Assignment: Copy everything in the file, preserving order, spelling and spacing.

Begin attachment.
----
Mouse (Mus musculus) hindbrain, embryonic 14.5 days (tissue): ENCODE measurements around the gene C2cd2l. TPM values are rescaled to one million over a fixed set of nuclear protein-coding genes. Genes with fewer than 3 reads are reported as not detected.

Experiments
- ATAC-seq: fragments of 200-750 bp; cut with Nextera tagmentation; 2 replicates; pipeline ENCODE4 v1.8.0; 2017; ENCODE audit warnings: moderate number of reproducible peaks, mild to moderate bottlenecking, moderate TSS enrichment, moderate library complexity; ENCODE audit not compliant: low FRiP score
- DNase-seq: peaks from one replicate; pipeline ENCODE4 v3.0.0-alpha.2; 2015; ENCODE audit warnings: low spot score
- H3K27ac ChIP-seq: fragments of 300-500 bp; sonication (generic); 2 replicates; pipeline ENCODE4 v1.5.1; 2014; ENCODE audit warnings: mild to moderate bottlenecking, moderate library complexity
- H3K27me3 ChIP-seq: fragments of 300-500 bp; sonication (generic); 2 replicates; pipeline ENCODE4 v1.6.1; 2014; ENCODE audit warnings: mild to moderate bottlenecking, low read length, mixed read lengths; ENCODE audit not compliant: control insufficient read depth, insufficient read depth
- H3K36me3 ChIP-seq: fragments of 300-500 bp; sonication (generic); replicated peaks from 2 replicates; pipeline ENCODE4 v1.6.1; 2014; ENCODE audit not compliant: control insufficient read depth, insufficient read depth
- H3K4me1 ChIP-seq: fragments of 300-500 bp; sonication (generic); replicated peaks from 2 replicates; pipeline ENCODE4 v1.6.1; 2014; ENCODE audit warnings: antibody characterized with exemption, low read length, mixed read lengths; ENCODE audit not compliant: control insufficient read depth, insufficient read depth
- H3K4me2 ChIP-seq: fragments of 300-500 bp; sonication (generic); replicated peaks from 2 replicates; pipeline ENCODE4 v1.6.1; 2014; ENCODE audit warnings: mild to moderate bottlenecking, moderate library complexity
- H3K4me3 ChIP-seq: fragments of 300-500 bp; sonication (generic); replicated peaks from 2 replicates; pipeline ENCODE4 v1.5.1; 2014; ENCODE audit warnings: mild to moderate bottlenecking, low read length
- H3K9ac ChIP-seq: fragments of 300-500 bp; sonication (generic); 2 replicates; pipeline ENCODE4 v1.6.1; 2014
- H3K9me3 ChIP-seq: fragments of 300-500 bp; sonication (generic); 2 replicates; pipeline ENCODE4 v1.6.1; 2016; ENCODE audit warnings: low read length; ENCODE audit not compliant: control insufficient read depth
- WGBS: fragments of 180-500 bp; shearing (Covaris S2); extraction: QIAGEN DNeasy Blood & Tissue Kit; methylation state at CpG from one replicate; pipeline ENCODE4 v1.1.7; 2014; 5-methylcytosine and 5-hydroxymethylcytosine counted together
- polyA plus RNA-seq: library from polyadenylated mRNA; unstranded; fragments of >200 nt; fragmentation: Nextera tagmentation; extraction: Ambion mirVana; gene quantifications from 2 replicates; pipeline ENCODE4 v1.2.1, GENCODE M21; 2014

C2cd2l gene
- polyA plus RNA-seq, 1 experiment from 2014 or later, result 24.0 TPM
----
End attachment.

Mouse (Mus musculus) hindbrain, embryonic 14.5 days (tissue): ENCODE measurements around the gene C2cd2l. TPM values are rescaled to one million over a fixed set of nuclear protein-coding genes. Genes with fewer than 3 reads are reported as not detected.

Experiments
- ATAC-seq: fragments of 200-750 bp; cut with Nextera tagmentation; 2 replicates; pipeline ENCODE4 v1.8.0; 2017; ENCODE audit warnings: moderate number of reproducible peaks, mild to moderate bottlenecking, moderate TSS enrichment, moderate library complexity; ENCODE audit not compliant: low FRiP score
- DNase-seq: peaks from one replicate; pipeline ENCODE4 v3.0.0-alpha.2; 2015; ENCODE audit warnings: low spot score
- H3K27ac ChIP-seq: fragments of 300-500 bp; sonication (generic); 2 replicates; pipeline ENCODE4 v1.5.1; 2014; ENCODE audit warnings: mild to moderate bottlenecking, moderate library complexity
- H3K27me3 ChIP-seq: fragments of 300-500 bp; sonication (generic); 2 replicates; pipeline ENCODE4 v1.6.1; 2014; ENCODE audit warnings: mild to moderate bottlenecking, low read length, mixed read lengths; ENCODE audit not compliant: control insufficient read depth, insufficient read depth
- H3K36me3 ChIP-seq: fragments of 300-500 bp; sonication (generic); replicated peaks from 2 replicates; pipeline ENCODE4 v1.6.1; 2014; ENCODE audit not compliant: control insufficient read depth, insufficient read depth
- H3K4me1 ChIP-seq: fragments of 300-500 bp; sonication (generic); replicated peaks from 2 replicates; pipeline ENCODE4 v1.6.1; 2014; ENCODE audit warnings: antibody characterized with exemption, low read length, mixed read lengths; ENCODE audit not compliant: control insufficient read depth, insufficient read depth
- H3K4me2 ChIP-seq: fragments of 300-500 bp; sonication (generic); replicated peaks from 2 replicates; pipeline ENCODE4 v1.6.1; 2014; ENCODE audit warnings: mild to moderate bottlenecking, moderate library complexity
- H3K4me3 ChIP-seq: fragments of 300-500 bp; sonication (generic); replicated peaks from 2 replicates; pipeline ENCODE4 v1.5.1; 2014; ENCODE audit warnings: mild to moderate bottlenecking, low read length
- H3K9ac ChIP-seq: fragments of 300-500 bp; sonication (generic); 2 replicates; pipeline ENCODE4 v1.6.1; 2014
- H3K9me3 ChIP-seq: fragments of 300-500 bp; sonication (generic); 2 replicates; pipeline ENCODE4 v1.6.1; 2016; ENCODE audit warnings: low read length; ENCODE audit not compliant: control insufficient read depth
- WGBS: fragments of 180-500 bp; shearing (Covaris S2); extraction: QIAGEN DNeasy Blood & Tissue Kit; methylation state at CpG from one replicate; pipeline ENCODE4 v1.1.7; 2014; 5-methylcytosine and 5-hydroxymethylcytosine counted together
- polyA plus RNA-seq: library from polyadenylated mRNA; unstranded; fragments of >200 nt; fragmentation: Nextera tagmentation; extraction: Ambion mirVana; gene quantifications from 2 replicates; pipeline ENCODE4 v1.2.1, GENCODE M21; 2014

C2cd2l gene
- polyA plus RNA-seq, 1 experiment from 2014 or later, result 24.0 TPM